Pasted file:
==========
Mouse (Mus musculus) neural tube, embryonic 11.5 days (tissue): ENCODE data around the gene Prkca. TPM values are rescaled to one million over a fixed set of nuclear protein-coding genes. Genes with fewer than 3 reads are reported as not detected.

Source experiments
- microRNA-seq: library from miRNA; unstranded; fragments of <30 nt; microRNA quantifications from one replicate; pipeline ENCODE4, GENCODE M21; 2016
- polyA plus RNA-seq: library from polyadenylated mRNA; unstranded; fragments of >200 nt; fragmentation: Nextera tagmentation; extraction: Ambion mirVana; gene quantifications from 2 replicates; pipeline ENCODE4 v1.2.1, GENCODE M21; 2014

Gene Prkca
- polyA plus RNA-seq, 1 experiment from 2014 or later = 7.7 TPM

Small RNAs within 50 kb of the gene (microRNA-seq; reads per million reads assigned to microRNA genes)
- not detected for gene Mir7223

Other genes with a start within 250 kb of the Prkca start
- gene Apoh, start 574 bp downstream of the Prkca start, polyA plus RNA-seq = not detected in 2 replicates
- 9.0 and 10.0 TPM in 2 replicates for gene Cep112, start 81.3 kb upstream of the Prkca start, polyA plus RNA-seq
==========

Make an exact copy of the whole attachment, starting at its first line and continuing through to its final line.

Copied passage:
Mouse (Mus musculus) neural tube, embryonic 11.5 days (tissue): ENCODE data around the gene Prkca. TPM values are rescaled to one million over a fixed set of nuclear protein-coding genes. Genes with fewer than 3 reads are reported as not detected.

Source experiments
- microRNA-seq: library from miRNA; unstranded; fragments of <30 nt; microRNA quantifications from one replicate; pipeline ENCODE4, GENCODE M21; 2016
- polyA plus RNA-seq: library from polyadenylated mRNA; unstranded; fragments of >200 nt; fragmentation: Nextera tagmentation; extraction: Ambion mirVana; gene quantifications from 2 replicates; pipeline ENCODE4 v1.2.1, GENCODE M21; 2014

Gene Prkca
- polyA plus RNA-seq, 1 experiment from 2014 or later = 7.7 TPM

Small RNAs within 50 kb of the gene (microRNA-seq; reads per million reads assigned to microRNA genes)
- not detected for gene Mir7223

Other genes with a start within 250 kb of the Prkca start
- gene Apoh, start 574 bp downstream of the Prkca start, polyA plus RNA-seq = not detected in 2 replicates
- 9.0 and 10.0 TPM in 2 replicates for gene Cep112, start 81.3 kb upstream of the Prkca start, polyA plus RNA-seq